Standing at the summit overlooking the place where Dovid Hamelech made his monumental decision to fight, I think about the legacy he left us from that battle, a legacy that would inspire generations of Jews centuries and millennia later.
Looking to the north, just past the wadi that forms the Jerusalem-Tel Aviv highway, lies Modiin, where the Chashmonaim famously cried out “Mi la’Hashem elai,” and the small group of Torah-true fighters set out to take on the mighty Greek army.
Behind me, on the other side of the tel, are some of the Bar Kochva caves, where Bar Kochva and his men hid during their ambitious rebellion against the Romans.
Bar Kochva’s revolt ended in defeat — but it has still gone down in history as an inspiring example of one man willing to stand up to the world’s most powerful empire.
To my east is the site of a more modern-day battle: the Lamed Hei road where soldiers fighting for the fledgling State of Israel in 1948 valiantly fought their way through to Gush Etzion, trying to bring reinforcements to the outnumbered fighters there.
On the night of January 15, 1948, these 35 soldiers made their way on foot from Har Tuv near Beit Shemesh to bring desperately needed supply convoys to the Haganah fighters. The plan was to travel under cover of darkness, but unfortunately there weren’t enough hours in the night for their trek, and as they neared their destination, an Arab shepherdess spotted them.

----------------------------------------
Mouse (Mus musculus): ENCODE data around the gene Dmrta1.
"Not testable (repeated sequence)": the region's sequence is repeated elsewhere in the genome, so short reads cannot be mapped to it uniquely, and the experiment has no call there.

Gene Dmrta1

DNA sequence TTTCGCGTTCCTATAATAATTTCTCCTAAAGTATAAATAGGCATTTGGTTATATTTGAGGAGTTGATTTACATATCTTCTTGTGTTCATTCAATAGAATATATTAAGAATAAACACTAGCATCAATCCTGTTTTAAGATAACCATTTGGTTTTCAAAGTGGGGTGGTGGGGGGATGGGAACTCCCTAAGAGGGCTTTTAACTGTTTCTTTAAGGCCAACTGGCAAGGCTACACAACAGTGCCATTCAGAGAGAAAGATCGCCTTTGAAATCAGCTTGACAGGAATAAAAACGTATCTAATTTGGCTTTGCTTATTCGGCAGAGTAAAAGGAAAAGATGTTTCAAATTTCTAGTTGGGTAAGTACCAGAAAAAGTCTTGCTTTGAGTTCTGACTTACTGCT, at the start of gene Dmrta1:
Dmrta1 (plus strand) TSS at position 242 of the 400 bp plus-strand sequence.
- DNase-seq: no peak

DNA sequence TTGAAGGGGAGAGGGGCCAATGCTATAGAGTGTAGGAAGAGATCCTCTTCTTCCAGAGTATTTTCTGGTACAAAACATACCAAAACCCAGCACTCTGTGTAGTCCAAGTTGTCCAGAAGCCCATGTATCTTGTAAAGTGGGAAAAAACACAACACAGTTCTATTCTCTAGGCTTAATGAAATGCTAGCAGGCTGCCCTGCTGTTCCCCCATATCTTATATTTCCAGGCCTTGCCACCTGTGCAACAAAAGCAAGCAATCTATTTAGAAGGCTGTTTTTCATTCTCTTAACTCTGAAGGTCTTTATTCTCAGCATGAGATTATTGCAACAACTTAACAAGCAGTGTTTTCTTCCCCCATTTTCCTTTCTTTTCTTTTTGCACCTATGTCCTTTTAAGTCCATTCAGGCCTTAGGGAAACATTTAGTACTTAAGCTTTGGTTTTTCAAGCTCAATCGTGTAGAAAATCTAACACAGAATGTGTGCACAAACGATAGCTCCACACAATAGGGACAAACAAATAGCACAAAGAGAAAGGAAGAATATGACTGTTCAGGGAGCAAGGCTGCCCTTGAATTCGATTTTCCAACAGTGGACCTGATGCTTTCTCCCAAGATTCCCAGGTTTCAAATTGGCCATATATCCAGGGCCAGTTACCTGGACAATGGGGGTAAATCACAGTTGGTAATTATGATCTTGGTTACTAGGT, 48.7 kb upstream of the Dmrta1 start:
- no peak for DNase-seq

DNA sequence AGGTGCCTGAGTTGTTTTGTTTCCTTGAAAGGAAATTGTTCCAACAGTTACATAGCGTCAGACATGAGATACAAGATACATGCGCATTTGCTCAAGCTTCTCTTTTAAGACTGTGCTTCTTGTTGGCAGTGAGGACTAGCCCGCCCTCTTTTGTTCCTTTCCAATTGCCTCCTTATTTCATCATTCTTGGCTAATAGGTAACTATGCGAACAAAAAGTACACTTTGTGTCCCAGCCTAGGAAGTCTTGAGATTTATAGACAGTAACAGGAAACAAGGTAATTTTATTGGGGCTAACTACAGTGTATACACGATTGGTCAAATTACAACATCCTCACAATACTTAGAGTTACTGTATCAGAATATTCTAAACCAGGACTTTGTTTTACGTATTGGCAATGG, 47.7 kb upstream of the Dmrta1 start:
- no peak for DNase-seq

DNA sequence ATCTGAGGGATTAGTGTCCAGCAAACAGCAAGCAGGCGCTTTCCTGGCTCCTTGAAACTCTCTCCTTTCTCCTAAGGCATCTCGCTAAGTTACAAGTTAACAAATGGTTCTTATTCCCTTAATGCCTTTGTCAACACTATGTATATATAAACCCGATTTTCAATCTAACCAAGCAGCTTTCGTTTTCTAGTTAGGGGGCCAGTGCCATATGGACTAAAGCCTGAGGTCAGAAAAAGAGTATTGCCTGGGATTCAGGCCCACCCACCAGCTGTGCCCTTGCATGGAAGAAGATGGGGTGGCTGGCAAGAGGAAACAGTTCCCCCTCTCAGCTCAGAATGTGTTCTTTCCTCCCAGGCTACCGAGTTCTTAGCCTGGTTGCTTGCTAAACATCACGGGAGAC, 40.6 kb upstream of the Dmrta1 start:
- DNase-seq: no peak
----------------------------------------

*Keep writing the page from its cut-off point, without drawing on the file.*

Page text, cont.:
The men debated whether to kill her, but decided to let her live — and she promptly informed the local Arabs of their arrival. The ensuing massacre of these 35 soldiers has gone down as one of the tragedies of modern Israeli history. The defenders of Gush Etzion ultimately lost the battle in 1948, and that part of Judea only came back under Jewish control in 1967.
Standing on this hill overlooking the scenes of so many watershed events in Jewish history, I’m reminded that while success or failure is in the Hands of Hashem, the decision to stand up to the call of mi la’Hashem elai and fight what may be a losing battle — that’s what makes us who we are.
(Originally featured in Family First, Issue 673)